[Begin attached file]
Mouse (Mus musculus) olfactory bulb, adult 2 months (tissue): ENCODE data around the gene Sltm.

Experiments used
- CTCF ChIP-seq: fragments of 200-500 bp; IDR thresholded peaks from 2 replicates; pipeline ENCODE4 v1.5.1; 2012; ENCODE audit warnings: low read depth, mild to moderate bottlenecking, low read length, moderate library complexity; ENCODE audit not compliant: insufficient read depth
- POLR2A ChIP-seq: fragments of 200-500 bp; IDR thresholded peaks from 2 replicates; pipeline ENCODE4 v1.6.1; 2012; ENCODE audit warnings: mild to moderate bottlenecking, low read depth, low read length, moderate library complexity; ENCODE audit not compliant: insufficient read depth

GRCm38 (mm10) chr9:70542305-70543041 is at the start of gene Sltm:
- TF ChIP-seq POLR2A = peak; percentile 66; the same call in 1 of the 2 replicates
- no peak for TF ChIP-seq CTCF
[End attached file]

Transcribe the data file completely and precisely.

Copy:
Mouse (Mus musculus) olfactory bulb, adult 2 months (tissue): ENCODE data around the gene Sltm.

Experiments used
- CTCF ChIP-seq: fragments of 200-500 bp; IDR thresholded peaks from 2 replicates; pipeline ENCODE4 v1.5.1; 2012; ENCODE audit warnings: low read depth, mild to moderate bottlenecking, low read length, moderate library complexity; ENCODE audit not compliant: insufficient read depth
- POLR2A ChIP-seq: fragments of 200-500 bp; IDR thresholded peaks from 2 replicates; pipeline ENCODE4 v1.6.1; 2012; ENCODE audit warnings: mild to moderate bottlenecking, low read depth, low read length, moderate library complexity; ENCODE audit not compliant: insufficient read depth

GRCm38 (mm10) chr9:70542305-70543041 is at the start of gene Sltm:
- TF ChIP-seq POLR2A = peak; percentile 66; the same call in 1 of the 2 replicates
- no peak for TF ChIP-seq CTCF